CALGARY — A 39-year-old woman who worked at a southern Alberta high school has been charged with sexual exploitation and luring in a case police say centres on a large number of explicit cellphone conversations and text messages with two teenage students.
While the charges were just laid and none of the allegations has been proven in court, police and cyber experts say the case raises an important issue: parents need to vigilant about who their kids are communicating with in an age where smart phones can be found in the pockets of an increasing number of teenagers.
The woman, who was not a teacher, allegedly started extensive cellphone contact with one boy in the fall of 2007 and another in late 2008, RCMP Sgt. Patrick Webb said Tuesday. He wouldn’t give their exact ages.
Rumours and stories soon swirled among fellow students who realized such behaviour was inappropriate and became concerned for the emotional well-being of the two boys, he said.
Staff investigated and then contacted police, who laid charges after interviewing more than 30 people.
Police say neither boy was physically harmed, although there was allegedly physical contact between the woman and one teen.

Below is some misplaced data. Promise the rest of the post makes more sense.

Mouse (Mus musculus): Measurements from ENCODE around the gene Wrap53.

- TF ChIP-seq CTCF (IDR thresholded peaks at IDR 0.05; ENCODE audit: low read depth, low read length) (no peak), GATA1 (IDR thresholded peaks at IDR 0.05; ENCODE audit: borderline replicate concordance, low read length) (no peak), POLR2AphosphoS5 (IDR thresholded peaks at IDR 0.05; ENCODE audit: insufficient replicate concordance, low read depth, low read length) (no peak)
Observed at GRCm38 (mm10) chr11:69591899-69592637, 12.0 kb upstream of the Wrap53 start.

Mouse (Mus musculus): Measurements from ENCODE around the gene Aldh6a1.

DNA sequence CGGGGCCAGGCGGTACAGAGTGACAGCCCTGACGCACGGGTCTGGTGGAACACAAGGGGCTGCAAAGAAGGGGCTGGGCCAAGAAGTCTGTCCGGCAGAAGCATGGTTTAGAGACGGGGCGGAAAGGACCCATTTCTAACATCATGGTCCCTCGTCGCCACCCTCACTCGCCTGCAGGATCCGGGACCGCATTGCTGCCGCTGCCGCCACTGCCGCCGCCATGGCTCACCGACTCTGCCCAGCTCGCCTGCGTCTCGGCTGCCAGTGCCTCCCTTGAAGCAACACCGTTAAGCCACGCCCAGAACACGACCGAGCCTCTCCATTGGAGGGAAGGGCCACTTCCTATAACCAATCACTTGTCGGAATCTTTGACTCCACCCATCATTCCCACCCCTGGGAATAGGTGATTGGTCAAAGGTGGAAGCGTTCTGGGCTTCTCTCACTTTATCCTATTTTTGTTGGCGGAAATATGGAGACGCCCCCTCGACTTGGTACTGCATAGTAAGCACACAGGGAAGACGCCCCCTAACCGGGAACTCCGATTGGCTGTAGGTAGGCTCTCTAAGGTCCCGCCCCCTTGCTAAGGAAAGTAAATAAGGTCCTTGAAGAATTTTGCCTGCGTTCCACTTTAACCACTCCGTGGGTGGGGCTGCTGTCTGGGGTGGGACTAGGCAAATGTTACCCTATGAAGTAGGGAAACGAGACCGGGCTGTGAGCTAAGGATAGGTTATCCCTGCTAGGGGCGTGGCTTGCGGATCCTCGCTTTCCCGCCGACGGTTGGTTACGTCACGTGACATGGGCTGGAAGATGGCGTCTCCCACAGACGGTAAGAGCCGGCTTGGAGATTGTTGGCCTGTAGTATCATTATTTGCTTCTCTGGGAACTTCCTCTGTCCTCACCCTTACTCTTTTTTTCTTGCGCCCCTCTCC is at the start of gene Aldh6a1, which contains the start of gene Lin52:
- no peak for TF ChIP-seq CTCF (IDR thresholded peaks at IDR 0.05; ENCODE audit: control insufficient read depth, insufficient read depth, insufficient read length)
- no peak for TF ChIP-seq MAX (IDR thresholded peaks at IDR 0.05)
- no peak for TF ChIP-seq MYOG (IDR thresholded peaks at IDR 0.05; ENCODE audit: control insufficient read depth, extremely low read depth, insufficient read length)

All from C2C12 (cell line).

Tanya Marie Cossette of Black Diamond, is charged with sexual exploitation by a person in a position of trust or authority, luring a child, communicating with a child to obtain a sexual service and drug trafficking.
The Foothills School Division said the allegations involved male students at Oilfields High School in Black Diamond. The school has about 350 students.
A review is conducted every time allegations of misconduct are made, said superintendent of schools Jim McLellan.
“You always want to have a look inwards when this sort of thing happens, but we’re pretty diligent in ensuring that we get good people on our staff and we go through a criminal record check for everyone, we do reference checking,” he said.
Webb wouldn’t specify Cossette’s job, but a Tanya Cossette was listed as a member of the office staff at the high school in a 2007 document posted online.
McLellan said Cossette resigned in June 2009, the same month the allegations came to light, but he refused to comment on whether the two were connected.
Cossette worked at Oilfields for seven years, he said.
It’s becoming more common for cellphone communication to be involved in criminal cases, Webb said.
“Communication comes in so many different ways . . . and as the world progresses and gets more familiar with texting and email and messaging, those are becoming more and more common as being part of the circumstances.”